When that little voice inside me told me that the teacher was wrong, it made me mad. When I did eventually become an art teacher, I was determined to make sure my students grew to love art and I would encourage them to be as creative as possible. That voice in my head led to action and I turned something I was mad about into something good.
Here are some other things that make me mad:
Not every kid thinks they are creative. We’ve all heard people say, ! • “Oh, I can’t draw. I’m not an artist. I can’t sing. I’m not creative.” Where did they get this idea? Aren’t all children born creative? There are many of us who believe they are. In fact, Sir Ken Robinson, who has written many books on the subject and who has spoken to audiences all around the world, believes all children are born creative, and that schools are killing creativity. He believes that we don’t grow into creativity, we are educated out of it. If that is true, that makes me mad.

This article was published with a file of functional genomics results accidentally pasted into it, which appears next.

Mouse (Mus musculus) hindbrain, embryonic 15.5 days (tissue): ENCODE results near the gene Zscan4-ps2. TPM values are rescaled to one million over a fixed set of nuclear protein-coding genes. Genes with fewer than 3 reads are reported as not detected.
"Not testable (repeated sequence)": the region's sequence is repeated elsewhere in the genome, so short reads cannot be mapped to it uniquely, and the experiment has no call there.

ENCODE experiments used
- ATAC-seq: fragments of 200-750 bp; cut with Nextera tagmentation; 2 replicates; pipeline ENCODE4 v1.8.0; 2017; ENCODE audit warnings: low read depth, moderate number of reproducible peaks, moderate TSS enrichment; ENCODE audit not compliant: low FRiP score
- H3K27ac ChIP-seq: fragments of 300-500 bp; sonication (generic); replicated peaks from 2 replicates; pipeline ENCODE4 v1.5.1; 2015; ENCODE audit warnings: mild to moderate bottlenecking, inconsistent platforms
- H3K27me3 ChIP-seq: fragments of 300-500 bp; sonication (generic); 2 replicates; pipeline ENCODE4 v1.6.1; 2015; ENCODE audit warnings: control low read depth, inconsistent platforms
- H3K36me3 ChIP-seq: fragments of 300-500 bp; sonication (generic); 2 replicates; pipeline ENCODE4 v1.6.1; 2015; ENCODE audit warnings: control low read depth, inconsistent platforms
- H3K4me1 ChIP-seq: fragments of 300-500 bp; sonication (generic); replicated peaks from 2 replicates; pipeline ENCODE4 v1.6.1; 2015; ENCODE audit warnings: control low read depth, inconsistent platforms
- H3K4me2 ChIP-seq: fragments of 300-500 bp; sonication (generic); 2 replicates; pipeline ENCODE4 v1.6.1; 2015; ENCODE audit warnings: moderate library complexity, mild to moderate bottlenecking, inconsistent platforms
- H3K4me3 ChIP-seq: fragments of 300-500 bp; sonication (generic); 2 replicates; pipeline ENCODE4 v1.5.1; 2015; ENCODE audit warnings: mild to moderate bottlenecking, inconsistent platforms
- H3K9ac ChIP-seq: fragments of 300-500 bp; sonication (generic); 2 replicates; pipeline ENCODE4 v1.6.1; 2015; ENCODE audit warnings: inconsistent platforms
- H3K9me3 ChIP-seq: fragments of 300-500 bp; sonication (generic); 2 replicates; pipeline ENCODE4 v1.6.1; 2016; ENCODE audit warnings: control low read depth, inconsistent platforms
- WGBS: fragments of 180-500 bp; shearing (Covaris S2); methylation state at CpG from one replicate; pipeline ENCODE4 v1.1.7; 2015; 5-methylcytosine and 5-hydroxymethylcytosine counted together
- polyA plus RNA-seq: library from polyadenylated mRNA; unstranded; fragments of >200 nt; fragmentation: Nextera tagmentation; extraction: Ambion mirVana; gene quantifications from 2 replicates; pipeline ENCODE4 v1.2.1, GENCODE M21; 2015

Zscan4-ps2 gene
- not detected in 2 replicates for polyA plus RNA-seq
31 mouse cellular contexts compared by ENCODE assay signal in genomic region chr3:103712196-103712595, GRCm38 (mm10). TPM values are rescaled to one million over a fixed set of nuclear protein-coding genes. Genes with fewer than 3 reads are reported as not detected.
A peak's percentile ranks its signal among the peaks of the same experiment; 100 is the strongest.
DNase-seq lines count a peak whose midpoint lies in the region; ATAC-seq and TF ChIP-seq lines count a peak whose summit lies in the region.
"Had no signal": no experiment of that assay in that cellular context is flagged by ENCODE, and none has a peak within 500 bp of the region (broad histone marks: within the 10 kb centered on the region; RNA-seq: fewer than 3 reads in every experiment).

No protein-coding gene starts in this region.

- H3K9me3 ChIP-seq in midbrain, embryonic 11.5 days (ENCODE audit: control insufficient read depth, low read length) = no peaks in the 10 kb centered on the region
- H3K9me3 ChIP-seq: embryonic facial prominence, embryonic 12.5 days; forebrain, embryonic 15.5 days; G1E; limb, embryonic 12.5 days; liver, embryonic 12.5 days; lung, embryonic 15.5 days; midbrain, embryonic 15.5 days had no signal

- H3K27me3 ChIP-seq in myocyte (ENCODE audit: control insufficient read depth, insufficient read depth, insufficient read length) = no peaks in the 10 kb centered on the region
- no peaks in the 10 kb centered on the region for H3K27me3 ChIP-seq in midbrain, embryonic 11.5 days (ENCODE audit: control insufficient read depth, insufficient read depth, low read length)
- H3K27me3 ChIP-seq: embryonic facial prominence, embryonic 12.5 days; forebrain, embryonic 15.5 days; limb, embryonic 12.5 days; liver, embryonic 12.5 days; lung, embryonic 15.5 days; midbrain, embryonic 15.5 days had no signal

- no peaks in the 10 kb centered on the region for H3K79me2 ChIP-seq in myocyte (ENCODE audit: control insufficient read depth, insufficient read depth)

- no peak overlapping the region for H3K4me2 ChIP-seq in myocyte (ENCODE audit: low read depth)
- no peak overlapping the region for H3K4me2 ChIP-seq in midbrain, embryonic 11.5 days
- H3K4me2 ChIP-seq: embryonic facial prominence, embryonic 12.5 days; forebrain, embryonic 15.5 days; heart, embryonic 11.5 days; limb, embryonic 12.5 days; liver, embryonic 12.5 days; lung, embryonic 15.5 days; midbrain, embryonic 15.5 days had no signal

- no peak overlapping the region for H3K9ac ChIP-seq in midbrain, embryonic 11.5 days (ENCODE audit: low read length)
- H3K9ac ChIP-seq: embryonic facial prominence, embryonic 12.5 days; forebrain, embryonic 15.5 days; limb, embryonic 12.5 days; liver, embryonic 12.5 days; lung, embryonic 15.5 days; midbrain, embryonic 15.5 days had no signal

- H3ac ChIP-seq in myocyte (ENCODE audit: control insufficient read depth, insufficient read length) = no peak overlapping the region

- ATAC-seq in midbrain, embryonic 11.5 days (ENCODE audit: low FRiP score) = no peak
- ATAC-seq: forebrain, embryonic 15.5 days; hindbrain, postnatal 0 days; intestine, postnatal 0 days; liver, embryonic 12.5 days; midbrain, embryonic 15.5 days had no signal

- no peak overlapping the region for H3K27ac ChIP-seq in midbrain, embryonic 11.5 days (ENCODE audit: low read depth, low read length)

If you are in a school that inspires your creativity, be very glad. But here are some realities in Maine:
- Not every student in Maine gets Art.
- Students don’t all get taught by qualified arts teachers.
- Art and Music are often the first things that get cut out of school budgets.
Even though the research shows, irrefutably, that students with lots of exposure to the arts do better in all subject areas. Even though the research shows that test scores go up. Even though we know that the arts teach kids to be creative and critical thinkers, to be problem solvers and collaborators, to communicate and innovate. These are exactly the skills that are being sought after in the 21st century. So why would school leaders cut music or art? This doesn’t make sense. This makes me mad.